By Glenn DiNella
To brighten their landscapes during the dreary winter months, most homeowners rely heavily on evergreens such as hollies, junipers, arborvitae, hemlocks and palms. But a few plants offer flowers during the winter.
Hellebores, also known as Lenten roses because they flower January to April (overlapping the season of Lent), can be stunning in the winter landscape. Quickly spreading by seed, they look best when given a large bed and room to expand (see photo above). Their flowers come in a variety of colors such as white, purple, maroon and chartreuse.
As an added bonus, winter-flowering plants provide nourishment for bee populations that are having an increasingly difficult time finding nectar year-round. Without bees to pollinate our fruits and vegetables, the earth is going to be in trouble. Many bees starve to death due to the lack of nectar-producing flowers.
I see bees foraging on warm winter afternoons in my Zone 8 garden in Birmingham, Alabama. I photographed this honeybee on this winter honeysuckle in January 2016.
To help bees during the lean winter months, add plants that bloom late in the season. Here’s a quick list of winter-blooming plants:
- Camellia japonica (blooms August–May, depending on variety)
- Camellia sasanqua (blooms August–December, depending on variety)
- citrus (lemon, lime, orange, grapefruit, etc.)
- forsythia (masses of yellow flowers before it leafs out in spring)
- hellebore (great ground cover)
- pansy (annual)
- quince (tough plant, blooms late winter/early spring)
- snapdragon (annual)
- viola (annual, like pansy, but with smaller flowers and foliage)
- winter daphne (specimen plant)
- winter honeysuckle (large shrub, not the invasive vine)
- winter jasmine (low, spreading/trailing shrub, with yellow flowers in February)
- witch hazel (after leaves drop, bright-yellow fragrant flowers from October–November)
Citrus plants, such as this Meyer lemon, often produce flowers in winter. (The immature fruits look like limes.) There is an entire science dedicated to predicting how and when citrus plants bloom. They are unpredictable—depending on factors such as species, stress levels, water availability and pollinators. But citrus plants in the Southeast often bloom during winter or early spring. If you live in the upper regions of the Southeast, try growing citrus in pots. That way you can take the plant inside on cold nights and move it out again on warm winter days, when bees can find it and help with pollination.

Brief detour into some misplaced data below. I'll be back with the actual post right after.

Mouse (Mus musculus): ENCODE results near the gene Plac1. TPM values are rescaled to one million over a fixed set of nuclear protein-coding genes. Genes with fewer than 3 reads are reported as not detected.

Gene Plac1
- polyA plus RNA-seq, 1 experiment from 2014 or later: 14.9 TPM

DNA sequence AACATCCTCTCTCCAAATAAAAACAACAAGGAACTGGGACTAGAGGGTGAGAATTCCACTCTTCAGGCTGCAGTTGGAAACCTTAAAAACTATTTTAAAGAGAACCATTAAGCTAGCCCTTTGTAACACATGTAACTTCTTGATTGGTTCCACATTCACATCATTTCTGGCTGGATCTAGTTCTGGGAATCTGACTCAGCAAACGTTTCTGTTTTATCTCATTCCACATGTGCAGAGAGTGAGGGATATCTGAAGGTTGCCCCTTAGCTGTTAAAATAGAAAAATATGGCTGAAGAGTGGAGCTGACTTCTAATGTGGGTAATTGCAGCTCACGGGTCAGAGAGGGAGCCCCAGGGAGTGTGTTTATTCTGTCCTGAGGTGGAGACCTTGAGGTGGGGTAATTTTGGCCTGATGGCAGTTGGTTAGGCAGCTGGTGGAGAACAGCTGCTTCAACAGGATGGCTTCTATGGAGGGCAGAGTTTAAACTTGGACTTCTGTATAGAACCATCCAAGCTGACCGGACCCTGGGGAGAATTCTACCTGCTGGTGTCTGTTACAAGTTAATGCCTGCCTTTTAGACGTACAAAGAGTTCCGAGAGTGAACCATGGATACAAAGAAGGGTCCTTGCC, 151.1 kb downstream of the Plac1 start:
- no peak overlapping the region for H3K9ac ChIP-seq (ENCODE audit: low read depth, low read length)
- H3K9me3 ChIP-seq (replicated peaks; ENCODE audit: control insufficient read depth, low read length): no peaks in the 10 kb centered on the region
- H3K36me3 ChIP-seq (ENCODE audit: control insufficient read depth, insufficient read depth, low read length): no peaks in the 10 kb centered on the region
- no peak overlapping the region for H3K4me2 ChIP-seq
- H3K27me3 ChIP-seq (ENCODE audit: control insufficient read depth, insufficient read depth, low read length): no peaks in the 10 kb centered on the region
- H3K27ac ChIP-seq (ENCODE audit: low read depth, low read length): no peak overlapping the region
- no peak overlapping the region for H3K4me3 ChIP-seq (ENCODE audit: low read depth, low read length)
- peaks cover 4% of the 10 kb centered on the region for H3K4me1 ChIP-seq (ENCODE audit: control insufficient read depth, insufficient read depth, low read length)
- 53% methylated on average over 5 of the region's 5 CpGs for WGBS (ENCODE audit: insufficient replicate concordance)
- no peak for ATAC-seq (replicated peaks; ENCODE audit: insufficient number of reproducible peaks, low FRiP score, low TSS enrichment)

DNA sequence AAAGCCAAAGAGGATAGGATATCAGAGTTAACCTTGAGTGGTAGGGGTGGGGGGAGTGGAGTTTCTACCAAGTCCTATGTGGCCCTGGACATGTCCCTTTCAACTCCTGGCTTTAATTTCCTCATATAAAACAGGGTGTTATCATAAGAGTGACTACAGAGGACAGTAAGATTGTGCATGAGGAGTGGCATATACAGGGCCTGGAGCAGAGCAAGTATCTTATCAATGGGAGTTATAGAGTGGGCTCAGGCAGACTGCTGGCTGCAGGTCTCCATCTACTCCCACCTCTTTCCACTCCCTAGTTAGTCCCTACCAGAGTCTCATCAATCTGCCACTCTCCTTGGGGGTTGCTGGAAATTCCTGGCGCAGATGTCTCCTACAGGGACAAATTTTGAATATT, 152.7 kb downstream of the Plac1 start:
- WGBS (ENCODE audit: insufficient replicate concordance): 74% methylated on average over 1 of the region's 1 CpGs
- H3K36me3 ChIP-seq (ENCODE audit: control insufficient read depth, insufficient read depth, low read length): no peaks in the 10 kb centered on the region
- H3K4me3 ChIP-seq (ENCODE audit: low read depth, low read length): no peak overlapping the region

Camellia sasanqua has small, dark-green foliage and blooms in fall (typically around Halloween in my area). Camellia japonica has larger, medium-green foliage and can flower anytime from August to May, depending on the variety. By planting several types of camellias, you can virtually guarantee blooms all winter long.
Winter daphne (Daphne odora) can be temperamental and difficult to establish, but it’s a small, attractive specimen shrub that works well in a container, or as a focal point in an area where you can enjoy its fragrant flowers as you walk by. Variegated daphnes, such as this, are effective for adding a spark to a shady area.
Winter jasmine (Jasminum nudiflorum) is a tough shrub, with arching branches that teem with small yellow flowers in January and February. It is not picky about soil, moisture (prefers somewhat dry), or pruning. It works well on a bank or above a wall, so branches can cascade.
Don’t forget about annuals when it comes to winter blooms. Whether it’s a mass planting or just a few pansies and snapdragons tucked into some containers, annuals can work wonders for brightening your landscape—and perhaps your mood—while old man winter is in charge.